Effect of particulate contamination on adhesive ability and repellence in two species of ant (Hymenoptera; Formicidae)

Anyon, Matthew J. and Orchard, Michael J. and Buzza, David M. A. and Humphries, Stuart and Kohonen, Mika M. (2012) Effect of particulate contamination on adhesive ability and repellence in two species of ant (Hymenoptera; Formicidae). Journal of Experimental Biology, 215 (4). pp. 605-616. ISSN 0022-0949

Full content URL: http://jeb.biologists.org/content/215/4/605

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Effect of particulate contamination on adhesive ability and repellence in two species of ant (Hymenoptera; Formicidae)

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Abstract

Tarsal adhesive pads are crucial for the ability of insects to traverse their natural environment. Previous studies have demonstrated that for both hairy and smooth adhesive pads, significant reduction in adhesion can occur because of contamination of these pads by wax crystals present on plant surfaces or synthetic microspheres. In this paper, we focus on the smooth adhesive pads of ants and study systematically how particulate contamination and the subsequent loss of adhesion depends on particle size, particle surface energy, humidity and species size. To this end, workers of ant species Polyrhachis dives and Myrmica scabrinodis (Hymenoptera; Formicidae) were presented with loose synthetic powder barriers with a range of powder diameters (1-500μm) and surface energies (PTFE or glass), which they would have to cross in order to escape the experimental arena. The barrier experiments were conducted for a range of humidities (10-70%). Experimental results and scanning electron microscopy confirm that particulate powders adversely affect the adhesive ability of both species of ant on smooth substrates via contamination of the arolia. Specifically, the loss of adhesion was found to depend strongly on particle diameter, but only weakly on particle type, with the greatest loss occurring for particle diameters smaller than the claw dimensions of each species, and no effect of humidity was found. We also observed that ants were repelled by the powder barriers which led to a decrease of adhesion prior to their eventual crossing, suggesting that insect antennae may play a role in probing the mechanical fragility of substrates before crossing them. © 2012. Published by The Company of Biologists Ltd.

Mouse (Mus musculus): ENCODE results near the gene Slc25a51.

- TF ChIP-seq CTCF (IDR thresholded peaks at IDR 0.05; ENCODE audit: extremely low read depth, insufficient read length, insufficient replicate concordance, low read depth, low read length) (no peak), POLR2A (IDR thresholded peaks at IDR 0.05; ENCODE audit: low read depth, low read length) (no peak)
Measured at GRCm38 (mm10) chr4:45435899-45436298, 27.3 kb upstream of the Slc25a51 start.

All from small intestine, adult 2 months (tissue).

Keywords:politef, adhesion, animal, ant, antenna (organ), article, biomechanics, hindlimb, humidity, particle size, particulate matter, physiology, surface property, Adhesiveness, Animals, Ants, Arthropod Antennae, Polytetrafluoroethylene, Surface Properties, Tarsus, Animal, Formicidae, Hexapoda, Hymenoptera, Myrmica scabrinodis, Polyrhachis dives
Subjects:C Biological Sciences > C340 Entomology
Divisions:College of Science > School of Life Sciences
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ID Code:15253
Deposited On:06 Oct 2014 09:48

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